Following the news, or being stuck in the daily grind, or being caught in the usual doom and gloom conversation would lead you to believe that things are perpetually at 'suck' for Sri Lankans. But is this really the case? As modern Sri Lanka turns 68, we looked at a few of the many things that make us proud as Sri Lankans.
Photos of the Sri Lankan flags by the amazing Nazly
Sri Lanka was a "pilot project" in autonomy and universal adult franchise in the British Empire, starting with the Donoughmore Constitution (1931 - 1947). This means Sri Lanka has had "one person, one vote" for 85 years now, making it the oldest democracy in Asia.
Sri Lanka's national electrification ratio is 94%, up from 70% in 2005. While we have low fixed line penetration (thanks, SLT!), our mobile penetration is pretty high:
Home to a highly proactive regulatory authority and a competitive mobile market with five operators, Sri Lanka ranks 14th globally in the 2011 mobile-cellular price basket, which measures affordability of services. That means that mobile cellular prices are among the lowest in the world, in US$ terms as well as in relative terms (as a percentage of GNI per capita), with prices dropping by over 40% between 2010 and 2011. [ITU]
While people do complain about the traffic in Colombo, expressways and roads out in the provinces are awesome: The A9 to Jaffna, the A6 to Trinco, the A11 to Batti, the A26 via the 18 hairpin bends, the A4 via Pottuvil... the list goes on. They're all great roads.
No matter how much people try to stir up the stir fry, Sri Lanka has a pretty integrated society. Everyone can name a handful of close friends from backgrounds different from their own. Sri Lankan neighbourhoods tend to be mixed, and everyone is connected through a mutual love for (and sharing of) each other's delicacies.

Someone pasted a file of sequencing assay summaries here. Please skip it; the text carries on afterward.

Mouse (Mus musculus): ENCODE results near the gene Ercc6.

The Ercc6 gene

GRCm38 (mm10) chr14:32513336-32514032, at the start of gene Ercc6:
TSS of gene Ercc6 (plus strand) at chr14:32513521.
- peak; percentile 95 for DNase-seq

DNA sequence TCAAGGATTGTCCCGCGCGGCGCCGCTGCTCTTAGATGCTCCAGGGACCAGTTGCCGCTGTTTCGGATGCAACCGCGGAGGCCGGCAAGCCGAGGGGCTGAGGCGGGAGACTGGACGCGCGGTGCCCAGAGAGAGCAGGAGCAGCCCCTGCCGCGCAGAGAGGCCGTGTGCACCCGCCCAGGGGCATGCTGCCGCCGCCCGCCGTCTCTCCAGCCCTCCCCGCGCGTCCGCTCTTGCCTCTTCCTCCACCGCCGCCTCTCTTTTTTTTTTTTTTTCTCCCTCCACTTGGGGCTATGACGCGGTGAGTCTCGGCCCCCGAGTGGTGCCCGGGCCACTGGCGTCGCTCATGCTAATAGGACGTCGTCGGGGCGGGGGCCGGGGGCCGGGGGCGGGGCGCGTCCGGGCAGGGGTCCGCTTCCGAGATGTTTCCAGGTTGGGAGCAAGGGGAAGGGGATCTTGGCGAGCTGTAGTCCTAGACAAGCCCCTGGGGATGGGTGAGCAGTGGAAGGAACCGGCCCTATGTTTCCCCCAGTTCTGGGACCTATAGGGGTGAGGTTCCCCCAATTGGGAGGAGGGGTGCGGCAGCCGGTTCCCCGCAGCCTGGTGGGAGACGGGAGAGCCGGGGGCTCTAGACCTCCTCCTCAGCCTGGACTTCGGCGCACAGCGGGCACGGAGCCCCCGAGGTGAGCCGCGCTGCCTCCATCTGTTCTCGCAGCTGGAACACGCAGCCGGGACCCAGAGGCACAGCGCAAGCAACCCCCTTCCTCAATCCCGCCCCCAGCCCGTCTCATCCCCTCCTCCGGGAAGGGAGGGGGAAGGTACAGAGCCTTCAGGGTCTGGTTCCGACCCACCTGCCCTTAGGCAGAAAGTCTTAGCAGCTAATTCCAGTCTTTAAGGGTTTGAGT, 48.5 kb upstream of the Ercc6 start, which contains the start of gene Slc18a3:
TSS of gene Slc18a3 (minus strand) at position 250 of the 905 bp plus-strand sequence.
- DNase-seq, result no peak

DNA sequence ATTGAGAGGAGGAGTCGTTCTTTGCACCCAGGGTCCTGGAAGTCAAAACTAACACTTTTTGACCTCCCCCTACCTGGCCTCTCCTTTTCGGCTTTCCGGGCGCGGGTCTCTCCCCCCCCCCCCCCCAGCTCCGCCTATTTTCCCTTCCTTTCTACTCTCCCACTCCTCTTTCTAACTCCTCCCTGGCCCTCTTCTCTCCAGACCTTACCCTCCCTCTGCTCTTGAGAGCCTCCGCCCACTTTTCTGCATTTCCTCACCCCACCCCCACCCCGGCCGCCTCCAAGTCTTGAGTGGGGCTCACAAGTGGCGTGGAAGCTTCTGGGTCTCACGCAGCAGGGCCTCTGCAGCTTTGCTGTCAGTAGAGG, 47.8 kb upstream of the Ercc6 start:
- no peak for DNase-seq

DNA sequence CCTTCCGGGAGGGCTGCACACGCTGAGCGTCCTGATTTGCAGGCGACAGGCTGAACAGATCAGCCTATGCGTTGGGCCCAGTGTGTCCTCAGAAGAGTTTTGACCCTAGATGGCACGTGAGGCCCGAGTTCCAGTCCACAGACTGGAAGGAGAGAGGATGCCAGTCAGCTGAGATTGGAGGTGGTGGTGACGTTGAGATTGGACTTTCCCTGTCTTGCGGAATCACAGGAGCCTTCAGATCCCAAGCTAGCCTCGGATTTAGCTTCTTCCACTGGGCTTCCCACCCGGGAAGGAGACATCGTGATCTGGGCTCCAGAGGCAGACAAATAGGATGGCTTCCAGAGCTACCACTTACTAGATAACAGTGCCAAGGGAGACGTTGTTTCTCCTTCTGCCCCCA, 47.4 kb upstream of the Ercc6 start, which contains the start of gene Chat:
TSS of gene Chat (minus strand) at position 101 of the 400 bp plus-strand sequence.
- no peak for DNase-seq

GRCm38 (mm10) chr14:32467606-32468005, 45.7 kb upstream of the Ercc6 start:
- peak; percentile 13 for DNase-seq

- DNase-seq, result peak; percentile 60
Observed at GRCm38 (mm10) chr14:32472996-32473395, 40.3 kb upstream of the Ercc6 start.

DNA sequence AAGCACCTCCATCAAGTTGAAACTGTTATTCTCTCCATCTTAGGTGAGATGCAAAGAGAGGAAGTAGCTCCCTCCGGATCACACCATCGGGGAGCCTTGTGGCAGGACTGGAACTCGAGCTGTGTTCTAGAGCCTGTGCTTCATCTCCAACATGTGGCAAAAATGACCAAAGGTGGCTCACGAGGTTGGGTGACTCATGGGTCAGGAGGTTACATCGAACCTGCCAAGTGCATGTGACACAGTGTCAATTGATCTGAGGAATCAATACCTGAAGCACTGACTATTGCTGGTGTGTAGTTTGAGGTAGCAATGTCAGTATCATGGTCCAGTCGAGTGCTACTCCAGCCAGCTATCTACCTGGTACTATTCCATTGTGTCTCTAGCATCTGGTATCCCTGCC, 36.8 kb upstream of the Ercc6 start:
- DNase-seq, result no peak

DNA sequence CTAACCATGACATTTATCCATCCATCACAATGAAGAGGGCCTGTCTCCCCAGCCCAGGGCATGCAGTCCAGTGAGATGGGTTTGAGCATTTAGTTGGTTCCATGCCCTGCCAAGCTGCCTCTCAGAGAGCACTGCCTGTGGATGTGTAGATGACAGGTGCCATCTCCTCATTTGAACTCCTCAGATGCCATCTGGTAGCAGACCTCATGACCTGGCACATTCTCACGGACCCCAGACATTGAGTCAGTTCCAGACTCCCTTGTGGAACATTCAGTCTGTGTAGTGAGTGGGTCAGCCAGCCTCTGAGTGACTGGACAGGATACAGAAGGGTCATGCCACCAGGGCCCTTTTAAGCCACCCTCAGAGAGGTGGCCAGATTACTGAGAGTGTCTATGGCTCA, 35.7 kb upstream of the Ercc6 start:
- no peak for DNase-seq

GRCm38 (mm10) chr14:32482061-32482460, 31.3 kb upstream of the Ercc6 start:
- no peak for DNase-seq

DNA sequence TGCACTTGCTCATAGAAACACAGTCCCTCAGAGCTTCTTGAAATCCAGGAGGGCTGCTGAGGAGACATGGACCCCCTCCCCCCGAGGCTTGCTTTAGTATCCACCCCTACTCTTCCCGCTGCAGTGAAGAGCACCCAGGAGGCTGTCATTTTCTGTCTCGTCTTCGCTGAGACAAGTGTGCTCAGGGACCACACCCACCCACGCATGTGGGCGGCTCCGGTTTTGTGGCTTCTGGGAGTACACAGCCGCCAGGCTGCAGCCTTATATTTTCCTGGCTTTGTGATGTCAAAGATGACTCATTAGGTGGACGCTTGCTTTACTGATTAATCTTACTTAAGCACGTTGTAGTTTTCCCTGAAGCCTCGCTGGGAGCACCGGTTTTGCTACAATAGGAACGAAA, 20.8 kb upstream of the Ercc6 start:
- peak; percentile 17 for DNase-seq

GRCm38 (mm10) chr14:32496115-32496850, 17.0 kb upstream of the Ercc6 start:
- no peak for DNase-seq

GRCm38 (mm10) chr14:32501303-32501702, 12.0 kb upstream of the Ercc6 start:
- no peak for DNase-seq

Sri Lanka is a welfare state. While the Americans are still figuring out the details on universal healthcare, we've had that stuff for ages. The average life expectancy of a Sri Lankan grew from 68.1 years in 1980 to 75.1 in 2012. Our Infant Mortality Rate dropped from 29 to 8 (per 1000 live births) in that same period. [UNDP]
Sri Lanka has free Primary, Secondary and Tertiary education. We have a literacy rate of 92%, the highest in South Asia. While the rest of the region is known for (sometimes violent) opposition to educating girls, Sri Lanka has the following stats:
The adult literacy rate in Sri Lanka for females is 90%. Among youth (15-24 years) the rate is 99%. Girls outnumber boys in secondary education 50.42% to 49.58% (boys). This statistic also reflects the high value placed by parents on education. Life expectancy stands at 78 years for women and 72 years for men. [Dr. Palitha Kohona/MDG]
While frequent protests and a woefully underfunded system give an impression of the Sri Lankan university system failing, there are quite a few bright sparks as well.
Sri Lanka has been known throughout history for the quality of the spices that originate on these shores. It's no surprise that Sri Lankan food is also known for the variety of spices used in them. And there's so much regional and ethnic variety that no kid running a Sri Lankan stall at a world food fair should ever worry about lack of options. Just look at this beautiful crispy isso and reconsider your migration plans.
Despite sometimes getting on the news for all the wrong reasons, Sri Lankans are pretty great people overall. We rank 8th in the world for generosity, there are annual dansals where people feed entire neighbourhoods for free, and pretty active organizations for social good.
Sri Lanka also donates a large number of corneas. The numbers are so large that in 2014, Sri Lanka exported 2551 corneas to countries including China, Pakistan, Thailand and Japan. Even late president J.R. Jayewardene, better known for his 1978 constitution, donated his eyes.
An Eye Donation Society ad from 2011
From the rolling, parallel hills of Sabaragamuwa to the chilly peaks of the central mountains, the rainforests of the Knuckles range to the savannah of Minneriya several dozen kilometres away, the coral reefs of the East, and the South, Sri Lanka has so much natural beauty packed into a tiny 66,000 square kilometre whole. You could literally go from bathing in an icy waterfall to surfing in a sunny, dry beach in the span of a couple of hours. There's not a lot of places in the world that can offer that variety.
Sri Lanka turns 68 today. There's a lot to be fixed and bettered in this country, but there's a lot going for it too. We're proud to be Sri Lankans.